Here’s the fifth set of movies in my ongoing Patrick’s 100 Movies feature in which I recommend 100 of my favorite motion pictures.
I start off this edition of Patrick’s 100 Movies with several well-known science fiction films. I hope they’re on your list as well.
If you missed Part 4 of my Patrick’s 100 Movies list, you can find it here.
As before, these are in no particular order.
41. ‘Star Trek II: The Wrath of Khan’ (1982)
In a perfect world, this would have been the movie that relaunched Gene Roddenberry’s dream. This one had everything: a fantastic villain, special effects that didn’t get in the way of the story, action, adventure, location. It also had a real connection between the characters that was oddly missing from the first picture. It is the second-best of the Star Trek movies in my book.
I note with amusement that it contains what my mom calls one of the most annoying lines ever. when Kirk and company are looking at the Genesis project’s results inside the dead moon, Dr. Carol Marcus looks at Kirk and says, “Can I cook or can’t I?” Mom says she just wants to slap her over that line.
42. ‘Star Trek VI: The Undiscovered Country‘ (1991)
Other than a cameo for a couple of the original cast members in the next film, this was essentially the swan song movie for the cast of the original series. The elements of family here are alive and well and stronger than ever.
This is easily the best of the ‘Trek’ films; part of me wishes they would have just stopped here. And that collection of autographs that appear on the screen as the Enterprise makes its final trip home actually manages to still choke me up because it comes as the period of such a beautifully-rendered sentence.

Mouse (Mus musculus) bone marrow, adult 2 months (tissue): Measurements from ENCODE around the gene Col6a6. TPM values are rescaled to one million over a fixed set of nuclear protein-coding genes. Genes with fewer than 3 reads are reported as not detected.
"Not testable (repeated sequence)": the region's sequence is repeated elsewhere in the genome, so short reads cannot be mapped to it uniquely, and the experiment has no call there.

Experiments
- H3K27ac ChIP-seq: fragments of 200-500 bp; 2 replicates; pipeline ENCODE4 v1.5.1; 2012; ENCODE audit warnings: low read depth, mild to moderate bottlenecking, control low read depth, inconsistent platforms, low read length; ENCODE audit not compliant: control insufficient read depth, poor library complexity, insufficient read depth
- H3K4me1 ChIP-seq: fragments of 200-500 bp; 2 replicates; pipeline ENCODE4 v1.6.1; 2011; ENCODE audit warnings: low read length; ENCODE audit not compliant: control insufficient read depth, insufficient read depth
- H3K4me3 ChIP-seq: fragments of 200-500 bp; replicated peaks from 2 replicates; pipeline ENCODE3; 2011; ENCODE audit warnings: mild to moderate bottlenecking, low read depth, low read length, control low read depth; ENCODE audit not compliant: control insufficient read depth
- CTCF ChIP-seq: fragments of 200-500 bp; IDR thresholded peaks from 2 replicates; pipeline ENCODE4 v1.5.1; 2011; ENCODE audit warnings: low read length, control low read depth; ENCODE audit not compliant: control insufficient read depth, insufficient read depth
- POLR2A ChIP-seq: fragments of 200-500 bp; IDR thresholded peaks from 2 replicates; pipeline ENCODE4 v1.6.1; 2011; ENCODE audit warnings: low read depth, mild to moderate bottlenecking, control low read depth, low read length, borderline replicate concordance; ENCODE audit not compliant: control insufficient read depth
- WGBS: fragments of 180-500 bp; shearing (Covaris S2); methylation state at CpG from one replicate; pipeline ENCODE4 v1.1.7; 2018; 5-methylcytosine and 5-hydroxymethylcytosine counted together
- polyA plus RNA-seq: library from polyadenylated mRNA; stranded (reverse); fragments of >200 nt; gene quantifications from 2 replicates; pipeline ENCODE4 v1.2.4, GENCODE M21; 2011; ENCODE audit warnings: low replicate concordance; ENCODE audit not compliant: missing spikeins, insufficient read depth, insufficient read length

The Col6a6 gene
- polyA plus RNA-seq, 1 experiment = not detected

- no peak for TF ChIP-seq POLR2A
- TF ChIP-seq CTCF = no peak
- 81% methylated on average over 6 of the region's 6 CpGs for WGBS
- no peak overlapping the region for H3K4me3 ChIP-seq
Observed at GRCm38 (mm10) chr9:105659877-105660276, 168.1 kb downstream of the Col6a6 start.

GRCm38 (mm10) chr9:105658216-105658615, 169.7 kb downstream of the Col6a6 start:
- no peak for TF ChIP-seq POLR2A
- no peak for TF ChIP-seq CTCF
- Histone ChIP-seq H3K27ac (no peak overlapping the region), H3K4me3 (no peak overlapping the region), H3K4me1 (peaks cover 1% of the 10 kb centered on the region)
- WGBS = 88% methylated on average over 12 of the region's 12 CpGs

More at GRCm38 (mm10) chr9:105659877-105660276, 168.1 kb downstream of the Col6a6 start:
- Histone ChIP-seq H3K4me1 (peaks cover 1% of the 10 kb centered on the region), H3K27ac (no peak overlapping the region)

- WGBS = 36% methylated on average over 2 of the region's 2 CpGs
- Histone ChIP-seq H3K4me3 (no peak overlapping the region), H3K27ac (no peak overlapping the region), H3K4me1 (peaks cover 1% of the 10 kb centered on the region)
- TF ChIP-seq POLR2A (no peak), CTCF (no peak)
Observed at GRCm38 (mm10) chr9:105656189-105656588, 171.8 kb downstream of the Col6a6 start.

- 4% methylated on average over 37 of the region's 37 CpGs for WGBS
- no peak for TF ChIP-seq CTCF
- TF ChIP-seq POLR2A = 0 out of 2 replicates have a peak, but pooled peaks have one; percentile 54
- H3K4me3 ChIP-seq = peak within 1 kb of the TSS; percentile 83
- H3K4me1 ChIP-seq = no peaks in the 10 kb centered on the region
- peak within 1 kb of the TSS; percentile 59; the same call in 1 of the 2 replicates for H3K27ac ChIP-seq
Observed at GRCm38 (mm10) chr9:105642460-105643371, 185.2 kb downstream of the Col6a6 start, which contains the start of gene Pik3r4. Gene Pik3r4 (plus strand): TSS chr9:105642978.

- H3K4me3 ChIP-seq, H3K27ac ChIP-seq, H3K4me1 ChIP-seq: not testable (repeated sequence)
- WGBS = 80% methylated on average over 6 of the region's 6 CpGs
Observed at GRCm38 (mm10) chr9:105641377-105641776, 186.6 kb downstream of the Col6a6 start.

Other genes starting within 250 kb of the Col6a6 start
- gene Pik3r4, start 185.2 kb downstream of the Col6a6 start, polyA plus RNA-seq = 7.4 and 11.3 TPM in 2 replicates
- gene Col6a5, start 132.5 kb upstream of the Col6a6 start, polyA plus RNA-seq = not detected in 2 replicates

43. ‘Star Wars’ (1977)
Star Trek and Star Wars have a strange connection with each other to me. When I was a kid, I couldn’t get into the original Star Trek TV series because it just felt dated to me. I was seven when the first Star Wars movie came out. This was the first “real” science fiction movie I saw in the theater, and it was the first science fiction film that made me like the genre.
In fact, it was only after watching Star Wars so many times that I really gave the original Star Trek TV series a real look. And despite the first Star Trek movie’s preoccupation with special effects, it was the second that locked me in as a fan of both franchises.
44. ‘The Return of the Jedi’ (1983)
What a way to end a story. The good guys win — as if anyone thought they wouldn’t — the Force survives, and even evil gets its redemption. I’m not particularly interested in what happens after this picture because it ended so beautifully. And I never could get that interested in what happened before for the same reason.
So to me, the original Star Wars trilogy may always be the only trilogy worth watching.
45. ‘Blazing Saddles’ (1974)
Whenever you take any genre and add a little Mel Brooks, you know you’re in for a wild ride. Though I’m generally not a fan of westerns, how could you say no to this western comedy about a corrupt politician who decides to bankrupt a town by installing a black sheriff?
There are jokes that you almost certainly couldn’t get away with today. But back then, the laughter was pretty loud. It’s a shame we lost actor Cleavon Little so early.
46. ‘The Truman Show’ (1998)